Re: No comments (responding to questions on the list)
- To: Debian user list <firstname.lastname@example.org>
- Subject: Re: No comments (responding to questions on the list)
- From: Ken Heard <email@example.com>
- Date: Sat, 07 Jan 2006 08:16:23 -0500
- Message-id: <[🔎] 43BFBF27.firstname.lastname@example.org>
- In-reply-to: <email@example.com>
- References: <firstname.lastname@example.org>
Rafi Gabzu wrote:
In the last two weeks I stopped receiving answers to the questions I
post in this mailing list , till now it was very help full.
What happened ? something that I did ...?
I did my own survey of posts to this list and discovered that fully
half of them are never answered. Andrew Cater suggested two
possibilities as to why:
a.) Everyone thought everyone else was going to answer
b.) No one had the appropriate answer.
The real question however stems from the nature of Linux itself: an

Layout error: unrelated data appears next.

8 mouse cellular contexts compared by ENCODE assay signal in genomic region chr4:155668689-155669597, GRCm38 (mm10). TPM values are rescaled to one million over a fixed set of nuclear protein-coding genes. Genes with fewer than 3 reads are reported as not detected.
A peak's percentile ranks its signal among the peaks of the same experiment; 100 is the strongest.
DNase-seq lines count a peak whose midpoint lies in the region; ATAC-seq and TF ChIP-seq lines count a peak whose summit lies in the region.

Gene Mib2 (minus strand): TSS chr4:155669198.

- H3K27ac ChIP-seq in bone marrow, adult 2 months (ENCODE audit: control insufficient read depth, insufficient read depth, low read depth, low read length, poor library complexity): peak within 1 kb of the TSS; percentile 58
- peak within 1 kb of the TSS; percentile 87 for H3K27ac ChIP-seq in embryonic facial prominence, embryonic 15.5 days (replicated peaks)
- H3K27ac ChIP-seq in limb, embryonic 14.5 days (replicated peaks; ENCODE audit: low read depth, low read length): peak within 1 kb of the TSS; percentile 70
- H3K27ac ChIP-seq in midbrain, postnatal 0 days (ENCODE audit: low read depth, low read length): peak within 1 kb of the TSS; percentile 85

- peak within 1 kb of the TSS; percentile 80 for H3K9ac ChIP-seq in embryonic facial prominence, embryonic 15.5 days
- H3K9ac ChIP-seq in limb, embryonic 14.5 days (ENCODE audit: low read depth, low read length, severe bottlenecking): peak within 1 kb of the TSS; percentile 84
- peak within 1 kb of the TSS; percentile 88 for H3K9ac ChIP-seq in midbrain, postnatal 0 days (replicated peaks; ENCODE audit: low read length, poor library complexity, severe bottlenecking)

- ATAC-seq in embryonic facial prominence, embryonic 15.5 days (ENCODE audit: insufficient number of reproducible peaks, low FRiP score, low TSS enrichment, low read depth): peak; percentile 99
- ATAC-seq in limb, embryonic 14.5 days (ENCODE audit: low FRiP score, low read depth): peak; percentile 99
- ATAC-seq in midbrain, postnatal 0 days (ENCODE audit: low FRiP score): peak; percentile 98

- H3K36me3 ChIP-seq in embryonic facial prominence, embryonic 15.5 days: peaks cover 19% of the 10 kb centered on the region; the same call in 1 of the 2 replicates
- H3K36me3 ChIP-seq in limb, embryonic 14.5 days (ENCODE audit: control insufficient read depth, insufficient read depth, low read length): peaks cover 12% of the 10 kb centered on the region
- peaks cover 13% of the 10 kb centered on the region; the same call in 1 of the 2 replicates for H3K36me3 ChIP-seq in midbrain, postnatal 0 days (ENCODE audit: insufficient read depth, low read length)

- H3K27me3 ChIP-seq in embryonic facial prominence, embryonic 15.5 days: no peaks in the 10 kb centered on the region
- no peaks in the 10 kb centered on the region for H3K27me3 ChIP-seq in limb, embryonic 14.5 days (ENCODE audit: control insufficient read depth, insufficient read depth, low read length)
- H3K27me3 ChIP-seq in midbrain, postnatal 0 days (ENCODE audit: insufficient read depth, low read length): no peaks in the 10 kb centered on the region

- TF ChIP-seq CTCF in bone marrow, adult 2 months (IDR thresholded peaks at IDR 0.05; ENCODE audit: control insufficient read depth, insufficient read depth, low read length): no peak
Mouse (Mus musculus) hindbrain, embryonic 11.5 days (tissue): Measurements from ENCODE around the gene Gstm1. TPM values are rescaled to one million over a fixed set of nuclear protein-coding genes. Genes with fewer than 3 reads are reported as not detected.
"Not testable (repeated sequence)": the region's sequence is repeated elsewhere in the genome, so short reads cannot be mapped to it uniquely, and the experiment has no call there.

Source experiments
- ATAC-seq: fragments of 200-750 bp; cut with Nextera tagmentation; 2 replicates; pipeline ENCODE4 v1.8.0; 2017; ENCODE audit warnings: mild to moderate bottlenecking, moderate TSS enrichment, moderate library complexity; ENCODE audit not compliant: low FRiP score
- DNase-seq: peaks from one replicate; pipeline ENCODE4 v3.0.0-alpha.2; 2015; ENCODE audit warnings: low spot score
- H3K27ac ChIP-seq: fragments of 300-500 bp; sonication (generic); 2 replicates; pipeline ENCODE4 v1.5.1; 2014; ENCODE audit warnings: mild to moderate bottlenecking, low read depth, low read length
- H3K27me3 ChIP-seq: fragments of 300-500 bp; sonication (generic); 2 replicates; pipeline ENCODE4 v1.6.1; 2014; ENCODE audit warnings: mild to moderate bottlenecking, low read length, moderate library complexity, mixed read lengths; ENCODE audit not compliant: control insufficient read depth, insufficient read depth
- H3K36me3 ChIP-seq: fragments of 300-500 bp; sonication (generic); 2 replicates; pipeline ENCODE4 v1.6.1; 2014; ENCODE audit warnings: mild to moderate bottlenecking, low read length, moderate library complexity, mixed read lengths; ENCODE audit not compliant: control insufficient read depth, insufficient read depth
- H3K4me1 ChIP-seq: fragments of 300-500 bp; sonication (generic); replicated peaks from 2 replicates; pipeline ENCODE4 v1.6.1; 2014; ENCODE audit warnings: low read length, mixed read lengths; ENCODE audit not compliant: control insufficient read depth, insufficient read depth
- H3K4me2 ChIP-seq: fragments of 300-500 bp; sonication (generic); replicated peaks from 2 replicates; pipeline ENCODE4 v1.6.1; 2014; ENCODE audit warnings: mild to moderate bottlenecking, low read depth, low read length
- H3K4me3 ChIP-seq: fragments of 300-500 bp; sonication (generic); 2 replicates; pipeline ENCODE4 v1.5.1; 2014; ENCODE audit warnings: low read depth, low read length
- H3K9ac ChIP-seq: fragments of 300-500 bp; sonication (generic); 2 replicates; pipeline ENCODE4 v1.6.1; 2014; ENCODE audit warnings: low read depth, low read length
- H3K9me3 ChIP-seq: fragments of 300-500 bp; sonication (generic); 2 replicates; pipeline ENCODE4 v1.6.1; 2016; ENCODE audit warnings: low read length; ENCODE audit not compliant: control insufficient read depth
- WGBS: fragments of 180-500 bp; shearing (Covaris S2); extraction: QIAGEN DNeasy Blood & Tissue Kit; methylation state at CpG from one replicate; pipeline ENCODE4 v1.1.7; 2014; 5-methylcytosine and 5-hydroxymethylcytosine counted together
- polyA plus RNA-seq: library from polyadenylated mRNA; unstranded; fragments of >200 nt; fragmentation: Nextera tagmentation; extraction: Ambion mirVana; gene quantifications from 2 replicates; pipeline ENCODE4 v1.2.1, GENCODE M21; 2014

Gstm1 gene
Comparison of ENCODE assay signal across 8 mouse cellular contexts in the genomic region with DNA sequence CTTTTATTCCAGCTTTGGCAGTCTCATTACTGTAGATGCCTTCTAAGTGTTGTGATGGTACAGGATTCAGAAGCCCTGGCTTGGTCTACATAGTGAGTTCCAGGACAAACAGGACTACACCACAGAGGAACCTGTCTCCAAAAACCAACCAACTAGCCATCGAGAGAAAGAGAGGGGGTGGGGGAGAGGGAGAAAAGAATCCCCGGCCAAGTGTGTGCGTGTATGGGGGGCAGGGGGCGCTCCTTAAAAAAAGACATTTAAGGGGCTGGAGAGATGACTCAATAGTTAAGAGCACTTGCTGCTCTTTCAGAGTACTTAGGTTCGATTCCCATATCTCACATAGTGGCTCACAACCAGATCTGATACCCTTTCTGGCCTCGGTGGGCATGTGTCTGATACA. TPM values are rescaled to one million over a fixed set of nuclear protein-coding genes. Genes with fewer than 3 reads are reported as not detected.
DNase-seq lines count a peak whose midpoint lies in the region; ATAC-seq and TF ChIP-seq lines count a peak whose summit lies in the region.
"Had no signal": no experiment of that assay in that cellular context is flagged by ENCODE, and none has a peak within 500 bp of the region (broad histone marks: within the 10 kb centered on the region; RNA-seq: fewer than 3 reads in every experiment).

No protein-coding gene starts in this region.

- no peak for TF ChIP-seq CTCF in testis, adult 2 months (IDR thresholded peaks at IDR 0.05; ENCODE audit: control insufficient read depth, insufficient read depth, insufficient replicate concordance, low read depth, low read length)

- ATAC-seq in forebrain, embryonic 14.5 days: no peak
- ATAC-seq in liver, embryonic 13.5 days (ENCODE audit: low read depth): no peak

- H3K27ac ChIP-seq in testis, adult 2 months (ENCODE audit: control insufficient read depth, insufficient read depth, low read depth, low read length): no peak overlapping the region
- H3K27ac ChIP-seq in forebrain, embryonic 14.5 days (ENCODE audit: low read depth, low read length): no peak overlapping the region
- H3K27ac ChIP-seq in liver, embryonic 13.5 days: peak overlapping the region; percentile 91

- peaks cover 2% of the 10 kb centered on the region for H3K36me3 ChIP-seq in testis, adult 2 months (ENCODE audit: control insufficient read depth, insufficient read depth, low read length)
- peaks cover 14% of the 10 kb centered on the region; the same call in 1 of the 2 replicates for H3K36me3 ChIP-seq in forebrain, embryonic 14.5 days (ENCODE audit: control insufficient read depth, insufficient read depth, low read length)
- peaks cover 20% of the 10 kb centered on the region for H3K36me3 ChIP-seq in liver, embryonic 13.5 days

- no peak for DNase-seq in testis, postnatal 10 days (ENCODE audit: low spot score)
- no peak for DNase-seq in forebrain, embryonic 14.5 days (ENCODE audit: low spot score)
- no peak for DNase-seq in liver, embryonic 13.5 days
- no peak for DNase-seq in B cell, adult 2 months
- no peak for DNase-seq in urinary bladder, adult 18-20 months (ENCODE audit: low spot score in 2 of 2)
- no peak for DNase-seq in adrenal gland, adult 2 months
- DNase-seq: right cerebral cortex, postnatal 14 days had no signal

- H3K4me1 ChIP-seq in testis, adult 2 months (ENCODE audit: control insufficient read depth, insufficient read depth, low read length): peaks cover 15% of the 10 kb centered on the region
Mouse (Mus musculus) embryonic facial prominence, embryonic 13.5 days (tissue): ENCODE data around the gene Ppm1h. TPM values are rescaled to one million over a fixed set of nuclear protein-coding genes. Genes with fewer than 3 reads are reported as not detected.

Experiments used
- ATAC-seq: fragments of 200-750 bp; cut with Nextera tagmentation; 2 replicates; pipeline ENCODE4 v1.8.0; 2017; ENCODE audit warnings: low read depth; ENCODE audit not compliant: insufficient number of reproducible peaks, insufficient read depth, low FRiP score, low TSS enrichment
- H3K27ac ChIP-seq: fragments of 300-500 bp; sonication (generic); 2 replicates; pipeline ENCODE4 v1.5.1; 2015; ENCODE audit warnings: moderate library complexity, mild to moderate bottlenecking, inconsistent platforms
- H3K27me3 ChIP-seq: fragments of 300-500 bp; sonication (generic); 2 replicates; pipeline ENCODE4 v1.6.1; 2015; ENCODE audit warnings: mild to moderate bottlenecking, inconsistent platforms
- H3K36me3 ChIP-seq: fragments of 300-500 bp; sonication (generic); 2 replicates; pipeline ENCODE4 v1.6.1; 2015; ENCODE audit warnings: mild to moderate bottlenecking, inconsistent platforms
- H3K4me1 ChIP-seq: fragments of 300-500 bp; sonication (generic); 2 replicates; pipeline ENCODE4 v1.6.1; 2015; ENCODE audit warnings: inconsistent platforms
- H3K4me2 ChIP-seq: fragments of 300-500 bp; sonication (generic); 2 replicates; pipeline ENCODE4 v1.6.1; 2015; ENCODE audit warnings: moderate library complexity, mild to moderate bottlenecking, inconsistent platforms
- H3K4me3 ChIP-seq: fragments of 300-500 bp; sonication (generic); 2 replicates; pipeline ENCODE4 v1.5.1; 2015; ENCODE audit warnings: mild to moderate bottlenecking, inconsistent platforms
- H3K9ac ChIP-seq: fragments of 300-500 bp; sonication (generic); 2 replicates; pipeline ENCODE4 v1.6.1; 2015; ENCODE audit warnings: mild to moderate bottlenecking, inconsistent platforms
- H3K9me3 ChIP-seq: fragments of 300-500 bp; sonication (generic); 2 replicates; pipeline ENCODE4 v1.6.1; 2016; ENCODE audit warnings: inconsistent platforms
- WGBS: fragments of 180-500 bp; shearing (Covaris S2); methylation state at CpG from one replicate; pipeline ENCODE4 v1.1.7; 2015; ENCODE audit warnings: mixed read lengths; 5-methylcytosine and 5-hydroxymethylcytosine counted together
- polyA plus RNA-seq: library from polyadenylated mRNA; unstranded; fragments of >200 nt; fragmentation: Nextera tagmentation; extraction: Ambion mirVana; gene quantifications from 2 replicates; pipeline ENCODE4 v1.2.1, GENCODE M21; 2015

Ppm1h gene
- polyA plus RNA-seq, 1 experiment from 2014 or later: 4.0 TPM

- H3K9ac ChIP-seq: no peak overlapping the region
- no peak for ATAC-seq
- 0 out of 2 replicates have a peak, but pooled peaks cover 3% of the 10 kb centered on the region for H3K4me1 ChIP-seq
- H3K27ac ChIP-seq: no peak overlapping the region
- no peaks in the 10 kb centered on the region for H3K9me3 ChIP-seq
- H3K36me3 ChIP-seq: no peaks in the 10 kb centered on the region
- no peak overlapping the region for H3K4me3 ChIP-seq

open source, mostly free software developed almost entirely by
volunteers. At the moment Linux has the reputation -- probably deserved
-- as being for geeks only. As such, it has no more than 3% of the
market for operating systems for personal desktop and laptop computers.
Now for the question: do the creators and users of Linux want it to
expand beyond that 3%? If so, then Linux has to be made useable by the
average BDU (brain dead user).
A good start in this direction has already been taken: the creation of
such distributions as Ubuntu and Kubuntu. More however needs to be
done. Two essential tasks are improving the documentation and answering
*ALL* questions asked by newbies on lists such as this one.
I have already written elsewhere on the documentation issue. In the
Debian system, the role of the documentors needs to be enhanced, with
among other things a veto role in the approval process.
As for answering questions, the Debian organization should ensure that
*EVERY* question be answered within a reasonable period of time. The
questions which are answered are mostly answered by somebody on the list
within 48 hours. Somebody should be designated to see that questions
not answered, say within 72 or 96 hours, will be. This person should
either answer each question himself or -- more useful -- assign
questions for answer to those people in the organization most suitable
for each question.
Museum Studies Program
University of Toronto, Canada